In a Mother Jones piece, Ramenda Cyrus analyzes A1 coverage of last year’s George Floyd protests and contends that the media is still relying on old tropes to represent Black Americans. In this episode of Vision Slightly Blurred, Allen and Sarah take a look at her arguments and the supporting voices of author Martin Berger and “Reading the Pictures” publisher Michael Shaw.
Also in the show: The 400 Years Project collects stories of Native Americans, facial recognition errors are preventing people from collecting unemployment, Darnella Frazier receives a special citation from the Pulitzer Prizes for her video of George Floyd being murdered, Emily Ratajkowski sells her NFT for $175,000, and books from Ben Brody, Sebastiao Salgado, and Todd Bigelow.
We mention the following photographers, articles, and websites in this episode:
- Happy National Selfie Day! Paris Hilton claims to have invented the selfie.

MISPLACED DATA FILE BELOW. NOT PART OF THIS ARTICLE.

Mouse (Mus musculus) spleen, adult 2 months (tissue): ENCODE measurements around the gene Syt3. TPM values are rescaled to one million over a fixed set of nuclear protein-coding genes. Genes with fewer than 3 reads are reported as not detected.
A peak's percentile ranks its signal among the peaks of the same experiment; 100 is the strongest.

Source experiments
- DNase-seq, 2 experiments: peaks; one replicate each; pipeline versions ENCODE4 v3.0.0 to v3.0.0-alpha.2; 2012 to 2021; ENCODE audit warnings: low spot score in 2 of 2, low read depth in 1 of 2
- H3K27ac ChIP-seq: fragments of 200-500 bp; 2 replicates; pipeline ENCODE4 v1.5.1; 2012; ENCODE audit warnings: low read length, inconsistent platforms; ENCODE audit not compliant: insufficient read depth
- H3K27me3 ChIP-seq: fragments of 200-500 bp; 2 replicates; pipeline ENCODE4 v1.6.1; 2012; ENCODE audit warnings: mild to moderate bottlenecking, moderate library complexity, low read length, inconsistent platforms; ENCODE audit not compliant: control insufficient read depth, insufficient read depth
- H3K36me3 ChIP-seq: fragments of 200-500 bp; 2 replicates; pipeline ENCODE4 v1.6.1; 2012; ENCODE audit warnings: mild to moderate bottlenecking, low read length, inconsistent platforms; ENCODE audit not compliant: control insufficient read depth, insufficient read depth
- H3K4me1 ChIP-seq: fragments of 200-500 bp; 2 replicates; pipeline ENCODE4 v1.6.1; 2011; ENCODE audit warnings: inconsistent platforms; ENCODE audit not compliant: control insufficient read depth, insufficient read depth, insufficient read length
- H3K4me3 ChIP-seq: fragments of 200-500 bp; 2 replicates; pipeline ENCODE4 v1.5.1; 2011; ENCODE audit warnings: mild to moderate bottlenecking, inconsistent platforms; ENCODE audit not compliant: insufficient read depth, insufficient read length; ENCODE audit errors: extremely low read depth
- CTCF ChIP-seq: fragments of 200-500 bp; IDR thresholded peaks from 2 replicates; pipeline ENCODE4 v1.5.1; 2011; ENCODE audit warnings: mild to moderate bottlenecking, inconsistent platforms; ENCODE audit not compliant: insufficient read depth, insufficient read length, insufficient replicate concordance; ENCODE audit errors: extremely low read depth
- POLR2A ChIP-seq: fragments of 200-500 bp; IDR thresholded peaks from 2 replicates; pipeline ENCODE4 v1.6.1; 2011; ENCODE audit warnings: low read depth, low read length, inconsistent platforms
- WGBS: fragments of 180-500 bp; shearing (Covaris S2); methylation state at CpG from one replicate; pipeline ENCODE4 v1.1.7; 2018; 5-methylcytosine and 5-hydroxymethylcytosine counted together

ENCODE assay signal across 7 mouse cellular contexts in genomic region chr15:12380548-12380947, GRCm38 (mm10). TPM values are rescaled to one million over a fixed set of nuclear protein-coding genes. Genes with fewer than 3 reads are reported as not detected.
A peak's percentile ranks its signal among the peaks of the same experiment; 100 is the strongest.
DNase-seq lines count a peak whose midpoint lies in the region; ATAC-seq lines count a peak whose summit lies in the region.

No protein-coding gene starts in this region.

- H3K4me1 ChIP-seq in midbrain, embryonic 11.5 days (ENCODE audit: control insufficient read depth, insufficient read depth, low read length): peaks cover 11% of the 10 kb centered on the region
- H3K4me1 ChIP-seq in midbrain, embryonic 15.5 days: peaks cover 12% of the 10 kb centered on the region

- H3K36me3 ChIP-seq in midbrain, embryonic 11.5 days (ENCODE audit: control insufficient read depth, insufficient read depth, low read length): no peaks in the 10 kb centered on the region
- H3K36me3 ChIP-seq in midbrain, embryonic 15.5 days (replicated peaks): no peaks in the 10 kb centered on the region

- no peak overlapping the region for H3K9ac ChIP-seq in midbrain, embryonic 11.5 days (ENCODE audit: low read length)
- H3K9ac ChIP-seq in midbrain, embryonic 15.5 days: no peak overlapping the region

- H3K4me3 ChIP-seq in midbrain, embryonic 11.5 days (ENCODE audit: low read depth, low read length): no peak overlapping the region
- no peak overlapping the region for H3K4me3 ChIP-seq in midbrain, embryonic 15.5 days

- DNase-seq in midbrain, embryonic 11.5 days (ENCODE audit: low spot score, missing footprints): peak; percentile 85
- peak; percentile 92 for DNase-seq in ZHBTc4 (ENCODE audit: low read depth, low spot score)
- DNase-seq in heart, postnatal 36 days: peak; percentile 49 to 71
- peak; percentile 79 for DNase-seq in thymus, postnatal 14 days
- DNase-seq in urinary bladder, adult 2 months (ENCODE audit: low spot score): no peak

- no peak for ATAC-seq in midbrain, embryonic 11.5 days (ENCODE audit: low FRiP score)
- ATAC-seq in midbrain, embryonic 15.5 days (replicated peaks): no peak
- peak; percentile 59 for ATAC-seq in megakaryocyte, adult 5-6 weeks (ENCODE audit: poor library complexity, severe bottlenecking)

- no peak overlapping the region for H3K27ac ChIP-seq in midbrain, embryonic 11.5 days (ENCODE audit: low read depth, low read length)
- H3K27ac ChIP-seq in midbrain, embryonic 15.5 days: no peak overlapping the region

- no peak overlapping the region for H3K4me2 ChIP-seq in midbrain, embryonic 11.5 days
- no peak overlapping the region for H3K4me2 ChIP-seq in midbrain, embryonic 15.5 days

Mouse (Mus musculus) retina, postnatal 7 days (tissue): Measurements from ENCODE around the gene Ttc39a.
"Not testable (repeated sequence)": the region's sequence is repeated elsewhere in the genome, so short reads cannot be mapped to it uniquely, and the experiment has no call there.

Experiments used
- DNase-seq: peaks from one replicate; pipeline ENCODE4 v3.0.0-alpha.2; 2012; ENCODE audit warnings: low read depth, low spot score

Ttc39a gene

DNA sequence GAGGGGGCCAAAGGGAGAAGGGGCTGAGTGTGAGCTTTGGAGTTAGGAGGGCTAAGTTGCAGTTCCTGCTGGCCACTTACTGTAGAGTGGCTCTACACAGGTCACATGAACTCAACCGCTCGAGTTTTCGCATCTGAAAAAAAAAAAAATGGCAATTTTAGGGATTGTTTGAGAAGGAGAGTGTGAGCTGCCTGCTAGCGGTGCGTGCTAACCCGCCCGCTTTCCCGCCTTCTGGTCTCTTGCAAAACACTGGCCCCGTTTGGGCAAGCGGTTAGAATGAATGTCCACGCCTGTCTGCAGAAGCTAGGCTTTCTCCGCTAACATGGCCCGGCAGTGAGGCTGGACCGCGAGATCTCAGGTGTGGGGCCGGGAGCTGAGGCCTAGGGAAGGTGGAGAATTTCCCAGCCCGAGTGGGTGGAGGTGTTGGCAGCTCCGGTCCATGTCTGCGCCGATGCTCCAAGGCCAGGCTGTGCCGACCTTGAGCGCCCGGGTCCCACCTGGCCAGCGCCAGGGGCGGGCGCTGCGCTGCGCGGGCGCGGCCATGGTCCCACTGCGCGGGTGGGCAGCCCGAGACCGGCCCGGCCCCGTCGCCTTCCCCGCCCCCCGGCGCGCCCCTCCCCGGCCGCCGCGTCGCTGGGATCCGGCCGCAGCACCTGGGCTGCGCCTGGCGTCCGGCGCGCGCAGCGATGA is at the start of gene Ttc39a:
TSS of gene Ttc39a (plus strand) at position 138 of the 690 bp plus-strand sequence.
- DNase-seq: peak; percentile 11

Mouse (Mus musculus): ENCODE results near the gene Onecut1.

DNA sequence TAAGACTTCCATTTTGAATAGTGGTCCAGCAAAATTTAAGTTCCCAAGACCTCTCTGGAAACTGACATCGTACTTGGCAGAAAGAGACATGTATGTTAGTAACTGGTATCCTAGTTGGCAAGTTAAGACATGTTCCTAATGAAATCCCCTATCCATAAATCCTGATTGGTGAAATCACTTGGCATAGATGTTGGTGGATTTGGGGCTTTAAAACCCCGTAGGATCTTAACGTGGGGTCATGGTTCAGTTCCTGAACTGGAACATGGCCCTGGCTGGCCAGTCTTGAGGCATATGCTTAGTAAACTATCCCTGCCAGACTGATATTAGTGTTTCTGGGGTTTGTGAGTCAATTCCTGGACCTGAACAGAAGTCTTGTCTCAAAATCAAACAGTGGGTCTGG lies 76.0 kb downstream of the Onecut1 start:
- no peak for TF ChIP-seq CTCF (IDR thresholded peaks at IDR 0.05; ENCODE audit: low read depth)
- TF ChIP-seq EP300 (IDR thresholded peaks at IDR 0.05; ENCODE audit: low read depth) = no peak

- The 400 Years Project Looks At Native American Identity Through The Native Lens (via NPR)
- Indigenous Photograph
- Facial recognition software used to verify unemployment recipients reportedly doesn’t work well (via The Verge)
- How the George Floyd Uprising Was Framed for White Eyes (via Mother Jones)
- Reuters photojournalist of the year: Carlos Barria
- Darnella Frazier, the teen who filmed George Floyd’s murder, awarded a Pulitzer citation (via WashPo)
- Darnella Frazier, the teenager who filmed George Floyd’s arrest, testifies at the trial. (via NYT)
- Emily Ratajkowski Sold Her NFT Artwork for $175,000 After Her ‘Copyright Nightmare’ With a Contentious New York Artist (via Cheat Sheet)
- How many layers of copyright infringement are in Emily Ratajkowski’s new NFT? (via The Verge)
- “Relentless Absurdity”: An Army Photographer’s Censored Images (via New Yorker)
- Ben Brody’s Attention Servicemember
- ‘Paradise exists!’: Sebastião Salgado’s stunning voyage into Amazônia (via The Guardian)
- Sebastião Salgado’s Amazônia
- Todd Bigelow’s The Freelance Photographer’s Guide To Success: Business Essentials